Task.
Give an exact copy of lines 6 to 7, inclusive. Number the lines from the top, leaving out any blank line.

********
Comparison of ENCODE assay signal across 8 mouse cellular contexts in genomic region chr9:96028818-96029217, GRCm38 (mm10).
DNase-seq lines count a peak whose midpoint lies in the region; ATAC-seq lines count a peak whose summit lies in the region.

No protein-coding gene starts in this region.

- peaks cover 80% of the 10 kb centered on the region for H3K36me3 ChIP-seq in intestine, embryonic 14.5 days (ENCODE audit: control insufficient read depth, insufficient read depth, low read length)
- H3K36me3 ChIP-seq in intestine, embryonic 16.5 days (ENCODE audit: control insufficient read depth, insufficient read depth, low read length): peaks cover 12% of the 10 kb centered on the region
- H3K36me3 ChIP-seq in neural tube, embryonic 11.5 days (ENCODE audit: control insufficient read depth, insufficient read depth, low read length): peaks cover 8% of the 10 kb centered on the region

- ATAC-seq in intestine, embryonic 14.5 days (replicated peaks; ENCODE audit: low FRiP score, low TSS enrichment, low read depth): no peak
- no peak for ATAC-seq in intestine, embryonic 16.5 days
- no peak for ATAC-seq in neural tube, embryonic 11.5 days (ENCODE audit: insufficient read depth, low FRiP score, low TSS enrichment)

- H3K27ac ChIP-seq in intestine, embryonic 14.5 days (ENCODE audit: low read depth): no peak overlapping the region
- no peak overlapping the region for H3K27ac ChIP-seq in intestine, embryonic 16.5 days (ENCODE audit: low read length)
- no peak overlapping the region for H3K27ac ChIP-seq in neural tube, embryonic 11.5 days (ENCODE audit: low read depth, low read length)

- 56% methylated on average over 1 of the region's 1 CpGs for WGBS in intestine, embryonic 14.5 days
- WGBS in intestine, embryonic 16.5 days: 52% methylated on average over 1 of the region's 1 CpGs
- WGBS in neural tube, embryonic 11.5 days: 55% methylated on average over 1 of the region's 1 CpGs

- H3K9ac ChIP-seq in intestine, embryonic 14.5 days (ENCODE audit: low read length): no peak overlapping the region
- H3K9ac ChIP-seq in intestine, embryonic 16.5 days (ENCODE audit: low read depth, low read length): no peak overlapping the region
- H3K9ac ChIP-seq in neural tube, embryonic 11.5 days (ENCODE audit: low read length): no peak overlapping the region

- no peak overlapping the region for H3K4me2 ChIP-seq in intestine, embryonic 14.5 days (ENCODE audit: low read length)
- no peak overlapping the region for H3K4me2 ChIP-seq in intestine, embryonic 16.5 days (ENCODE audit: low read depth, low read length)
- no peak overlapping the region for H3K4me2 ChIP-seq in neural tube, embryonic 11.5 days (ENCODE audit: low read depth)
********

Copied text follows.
- H3K36me3 ChIP-seq in neural tube, embryonic 11.5 days (ENCODE audit: control insufficient read depth, insufficient read depth, low read length): peaks cover 8% of the 10 kb centered on the region

- ATAC-seq in intestine, embryonic 14.5 days (replicated peaks; ENCODE audit: low FRiP score, low TSS enrichment, low read depth): no peak